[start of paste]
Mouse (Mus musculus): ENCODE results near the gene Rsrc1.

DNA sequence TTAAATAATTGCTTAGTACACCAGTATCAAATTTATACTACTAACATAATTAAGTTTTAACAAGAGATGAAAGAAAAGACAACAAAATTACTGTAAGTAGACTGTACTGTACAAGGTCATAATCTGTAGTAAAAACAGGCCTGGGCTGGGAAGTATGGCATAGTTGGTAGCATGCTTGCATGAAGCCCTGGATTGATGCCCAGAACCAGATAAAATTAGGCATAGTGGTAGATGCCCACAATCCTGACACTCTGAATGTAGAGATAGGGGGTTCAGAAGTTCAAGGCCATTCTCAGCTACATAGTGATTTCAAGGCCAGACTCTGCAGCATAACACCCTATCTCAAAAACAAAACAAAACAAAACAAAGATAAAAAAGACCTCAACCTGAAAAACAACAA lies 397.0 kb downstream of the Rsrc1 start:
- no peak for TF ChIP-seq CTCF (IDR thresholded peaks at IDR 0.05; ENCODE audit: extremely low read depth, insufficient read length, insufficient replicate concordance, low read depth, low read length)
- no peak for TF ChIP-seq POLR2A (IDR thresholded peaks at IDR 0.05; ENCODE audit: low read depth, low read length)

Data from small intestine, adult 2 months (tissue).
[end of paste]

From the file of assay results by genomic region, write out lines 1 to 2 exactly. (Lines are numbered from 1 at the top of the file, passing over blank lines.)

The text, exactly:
Mouse (Mus musculus): ENCODE results near the gene Rsrc1.

DNA sequence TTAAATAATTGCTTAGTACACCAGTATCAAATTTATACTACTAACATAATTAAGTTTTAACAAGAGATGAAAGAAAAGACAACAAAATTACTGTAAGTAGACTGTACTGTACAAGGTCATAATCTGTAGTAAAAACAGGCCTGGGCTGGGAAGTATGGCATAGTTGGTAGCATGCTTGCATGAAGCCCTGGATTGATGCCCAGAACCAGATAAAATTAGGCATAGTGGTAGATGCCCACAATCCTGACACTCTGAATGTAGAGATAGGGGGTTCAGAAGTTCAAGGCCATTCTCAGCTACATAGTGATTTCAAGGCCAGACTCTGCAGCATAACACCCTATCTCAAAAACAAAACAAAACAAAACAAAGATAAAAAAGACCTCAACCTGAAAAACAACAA lies 397.0 kb downstream of the Rsrc1 start: